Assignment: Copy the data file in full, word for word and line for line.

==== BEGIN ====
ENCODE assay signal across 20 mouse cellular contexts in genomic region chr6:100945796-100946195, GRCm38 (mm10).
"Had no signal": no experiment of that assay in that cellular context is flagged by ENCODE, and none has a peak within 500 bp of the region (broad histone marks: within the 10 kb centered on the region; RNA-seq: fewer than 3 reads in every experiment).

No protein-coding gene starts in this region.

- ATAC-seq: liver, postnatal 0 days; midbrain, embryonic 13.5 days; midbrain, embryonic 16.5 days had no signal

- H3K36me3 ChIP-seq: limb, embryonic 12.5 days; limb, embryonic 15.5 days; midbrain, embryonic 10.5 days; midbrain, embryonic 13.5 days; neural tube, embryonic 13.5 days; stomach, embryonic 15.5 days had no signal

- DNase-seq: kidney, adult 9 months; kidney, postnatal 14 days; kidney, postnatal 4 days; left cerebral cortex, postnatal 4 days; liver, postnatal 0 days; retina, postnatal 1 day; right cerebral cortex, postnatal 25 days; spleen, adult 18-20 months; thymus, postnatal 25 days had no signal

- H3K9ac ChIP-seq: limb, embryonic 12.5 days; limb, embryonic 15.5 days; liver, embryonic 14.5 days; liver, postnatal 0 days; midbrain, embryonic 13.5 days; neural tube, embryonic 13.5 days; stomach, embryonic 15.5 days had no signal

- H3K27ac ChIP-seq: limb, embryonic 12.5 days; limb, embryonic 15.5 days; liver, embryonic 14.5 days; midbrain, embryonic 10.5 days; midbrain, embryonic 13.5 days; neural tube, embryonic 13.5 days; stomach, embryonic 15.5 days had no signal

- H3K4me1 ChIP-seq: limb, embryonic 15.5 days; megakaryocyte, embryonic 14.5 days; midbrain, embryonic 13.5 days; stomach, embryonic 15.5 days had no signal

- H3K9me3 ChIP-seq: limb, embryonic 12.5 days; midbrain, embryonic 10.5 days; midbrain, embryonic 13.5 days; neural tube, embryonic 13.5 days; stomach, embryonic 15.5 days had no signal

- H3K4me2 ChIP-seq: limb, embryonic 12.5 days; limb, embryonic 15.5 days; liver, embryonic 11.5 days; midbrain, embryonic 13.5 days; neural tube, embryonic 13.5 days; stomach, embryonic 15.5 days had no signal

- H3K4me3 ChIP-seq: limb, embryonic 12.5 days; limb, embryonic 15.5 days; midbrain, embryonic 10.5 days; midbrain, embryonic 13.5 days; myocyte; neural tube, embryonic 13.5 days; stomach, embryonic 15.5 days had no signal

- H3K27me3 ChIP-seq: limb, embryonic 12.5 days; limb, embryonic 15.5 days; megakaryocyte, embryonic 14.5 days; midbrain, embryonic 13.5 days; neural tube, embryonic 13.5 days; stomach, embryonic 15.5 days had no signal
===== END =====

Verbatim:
ENCODE assay signal across 20 mouse cellular contexts in genomic region chr6:100945796-100946195, GRCm38 (mm10).
"Had no signal": no experiment of that assay in that cellular context is flagged by ENCODE, and none has a peak within 500 bp of the region (broad histone marks: within the 10 kb centered on the region; RNA-seq: fewer than 3 reads in every experiment).

No protein-coding gene starts in this region.

- ATAC-seq: liver, postnatal 0 days; midbrain, embryonic 13.5 days; midbrain, embryonic 16.5 days had no signal

- H3K36me3 ChIP-seq: limb, embryonic 12.5 days; limb, embryonic 15.5 days; midbrain, embryonic 10.5 days; midbrain, embryonic 13.5 days; neural tube, embryonic 13.5 days; stomach, embryonic 15.5 days had no signal

- DNase-seq: kidney, adult 9 months; kidney, postnatal 14 days; kidney, postnatal 4 days; left cerebral cortex, postnatal 4 days; liver, postnatal 0 days; retina, postnatal 1 day; right cerebral cortex, postnatal 25 days; spleen, adult 18-20 months; thymus, postnatal 25 days had no signal

- H3K9ac ChIP-seq: limb, embryonic 12.5 days; limb, embryonic 15.5 days; liver, embryonic 14.5 days; liver, postnatal 0 days; midbrain, embryonic 13.5 days; neural tube, embryonic 13.5 days; stomach, embryonic 15.5 days had no signal

- H3K27ac ChIP-seq: limb, embryonic 12.5 days; limb, embryonic 15.5 days; liver, embryonic 14.5 days; midbrain, embryonic 10.5 days; midbrain, embryonic 13.5 days; neural tube, embryonic 13.5 days; stomach, embryonic 15.5 days had no signal

- H3K4me1 ChIP-seq: limb, embryonic 15.5 days; megakaryocyte, embryonic 14.5 days; midbrain, embryonic 13.5 days; stomach, embryonic 15.5 days had no signal

- H3K9me3 ChIP-seq: limb, embryonic 12.5 days; midbrain, embryonic 10.5 days; midbrain, embryonic 13.5 days; neural tube, embryonic 13.5 days; stomach, embryonic 15.5 days had no signal

- H3K4me2 ChIP-seq: limb, embryonic 12.5 days; limb, embryonic 15.5 days; liver, embryonic 11.5 days; midbrain, embryonic 13.5 days; neural tube, embryonic 13.5 days; stomach, embryonic 15.5 days had no signal

- H3K4me3 ChIP-seq: limb, embryonic 12.5 days; limb, embryonic 15.5 days; midbrain, embryonic 10.5 days; midbrain, embryonic 13.5 days; myocyte; neural tube, embryonic 13.5 days; stomach, embryonic 15.5 days had no signal

- H3K27me3 ChIP-seq: limb, embryonic 12.5 days; limb, embryonic 15.5 days; megakaryocyte, embryonic 14.5 days; midbrain, embryonic 13.5 days; neural tube, embryonic 13.5 days; stomach, embryonic 15.5 days had no signal